Can we test for hereditary cancer at 18 years when we start surveillance at 25? Patient reported outcomes.

Overview of attention for article published in Familial Cancer, April 2013
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  • In the top 5% of all research outputs scored by Altmetric
  • One of the highest-scoring outputs from this source (#1 of 227)
  • High Attention Score compared to outputs of the same age (94th percentile)
  • High Attention Score compared to outputs of the same age and source (95th percentile)

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27 tweeters

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12 Mendeley
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Title
Can we test for hereditary cancer at 18 years when we start surveillance at 25? Patient reported outcomes.
Published in
Familial Cancer, April 2013
DOI 10.1007/s10689-013-9644-9
Pubmed ID
Authors

Sie AS, Prins JB, Spruijt L, Kets CM, Hoogerbrugge N

Abstract

DNA-testing for BRCA1/2 or Lynch syndrome is possible from the age of 18 years, although surveillance usually starts at 25. Some patients regret their decision of testing before age 25. This retrospective study evaluates whether the testing age should be above 25 years to prevent adverse effects such as regret or decisional conflict, by determining the percentage and characteristics of patients reporting these problems. 111 of 219 patients (51%) tested for BRCA1/2 mutations or Lynch syndrome between 18 and 25 years from July 1996 to February 2011, returned self-report surveys. Primary measures were regret, decisional conflict and family influence. Secondary measures included quality of life (QoL), coping style, impact of genetic testing, and risk perception. Median age was 27 [21-40] years, with 86% female. 73% was tested for BRCA1/2, 27% for Lynch syndrome. Only 3% reported regret, however 39% had moderate (32%) to severe (7%) decisional conflict. Regression analysis revealed that decisional conflict was associated with more monitoring/neutral coping style (p < 0.03) or paternal/no family mutation (p < 0.02); there were no differences in QoL, impact or risk perception. 42% were mutation carriers, showing equal decisional conflict to non-carriers. 68% would recommend testing <25 years; 77% desired surveillance <25 years if a mutation carrier. Almost no patient tested for hereditary cancer between 18 and 25 years regretted this decision. A third reported retrospective decisional conflict, especially those actively seeking information when faced with a threat and/or those with a paternal or unknown inheritance. These patients may benefit from decisional support and personalized information.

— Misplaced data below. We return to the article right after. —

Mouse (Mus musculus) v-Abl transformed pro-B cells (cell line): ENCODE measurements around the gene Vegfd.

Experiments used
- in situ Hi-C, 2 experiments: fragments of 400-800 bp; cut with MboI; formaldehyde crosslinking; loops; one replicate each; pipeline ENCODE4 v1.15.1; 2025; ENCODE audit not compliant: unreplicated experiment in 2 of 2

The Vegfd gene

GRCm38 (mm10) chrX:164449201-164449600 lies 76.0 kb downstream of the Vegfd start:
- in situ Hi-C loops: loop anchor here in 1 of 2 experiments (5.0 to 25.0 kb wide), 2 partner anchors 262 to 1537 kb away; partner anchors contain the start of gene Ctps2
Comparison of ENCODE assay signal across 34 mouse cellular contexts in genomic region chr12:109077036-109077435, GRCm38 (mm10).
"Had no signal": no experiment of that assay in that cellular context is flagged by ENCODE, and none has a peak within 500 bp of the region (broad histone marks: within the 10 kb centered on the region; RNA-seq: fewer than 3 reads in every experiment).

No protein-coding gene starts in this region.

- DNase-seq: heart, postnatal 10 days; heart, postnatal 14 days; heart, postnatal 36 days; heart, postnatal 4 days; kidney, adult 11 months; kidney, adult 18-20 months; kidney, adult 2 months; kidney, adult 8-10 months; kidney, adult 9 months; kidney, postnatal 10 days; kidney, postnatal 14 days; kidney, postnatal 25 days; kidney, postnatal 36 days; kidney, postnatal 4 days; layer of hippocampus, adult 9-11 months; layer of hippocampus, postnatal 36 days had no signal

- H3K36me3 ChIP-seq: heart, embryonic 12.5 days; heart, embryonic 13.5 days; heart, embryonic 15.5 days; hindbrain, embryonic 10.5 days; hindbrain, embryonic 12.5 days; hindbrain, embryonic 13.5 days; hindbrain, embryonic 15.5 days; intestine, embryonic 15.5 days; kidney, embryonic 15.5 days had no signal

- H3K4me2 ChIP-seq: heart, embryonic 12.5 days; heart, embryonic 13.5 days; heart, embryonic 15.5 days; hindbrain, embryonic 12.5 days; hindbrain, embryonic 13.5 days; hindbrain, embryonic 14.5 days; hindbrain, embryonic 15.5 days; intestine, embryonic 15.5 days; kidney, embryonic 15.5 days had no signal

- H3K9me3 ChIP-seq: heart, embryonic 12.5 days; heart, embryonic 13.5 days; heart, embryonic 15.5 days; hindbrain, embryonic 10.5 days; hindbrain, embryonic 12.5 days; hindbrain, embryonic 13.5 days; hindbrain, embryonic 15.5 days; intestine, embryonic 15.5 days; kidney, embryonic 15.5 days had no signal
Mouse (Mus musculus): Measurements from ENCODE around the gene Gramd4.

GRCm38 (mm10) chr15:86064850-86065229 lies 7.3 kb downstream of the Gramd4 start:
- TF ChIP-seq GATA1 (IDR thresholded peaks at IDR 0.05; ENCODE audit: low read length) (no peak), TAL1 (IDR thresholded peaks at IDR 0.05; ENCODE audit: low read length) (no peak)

Twitter Demographics

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Mendeley readers

The data shown below were compiled from readership statistics for 12 Mendeley readers of this research output. Click here to see the associated Mendeley record.

Geographical breakdown

Country Count As %
Unknown 12 100%

Demographic breakdown

Readers by professional status Count As %
Student > Ph. D. Student 5 42%
Student > Master 2 17%
Researcher 2 17%
Other 1 8%
Student > Postgraduate 1 8%
Other 1 8%
Readers by discipline Count As %
Medicine and Dentistry 6 50%
Psychology 4 33%
Social Sciences 2 17%

Attention Score in Context

This research output has an Altmetric Attention Score of 22. This is our high-level measure of the quality and quantity of online attention that it has received. This Attention Score was calculated when the research output was last mentioned on 01 September 2013.
All research outputs
#214,877
of 5,036,908 outputs
Outputs from Familial Cancer
#1
of 227 outputs
Outputs of similar age
#5,310
of 92,815 outputs
Outputs of similar age from Familial Cancer
#1
of 22 outputs
Altmetric has tracked 5,036,908 research outputs across all sources so far. Compared to these this one has done particularly well and is in the 95th percentile: it's in the top 5% of all research outputs ever tracked by Altmetric.
So far Altmetric has tracked 227 research outputs from this source. They receive a mean Attention Score of 2.8. This one has done particularly well, scoring higher than 99% of its peers.
Older research outputs will score higher simply because they've had more time to accumulate mentions. To account for age we can compare this Altmetric Attention Score to the 92,815 tracked outputs that were published within six weeks on either side of this one in any source. This one has done particularly well, scoring higher than 94% of its contemporaries.
We're also able to compare this research output to 22 others from the same source and published within six weeks on either side of this one. This one has done particularly well, scoring higher than 95% of its contemporaries.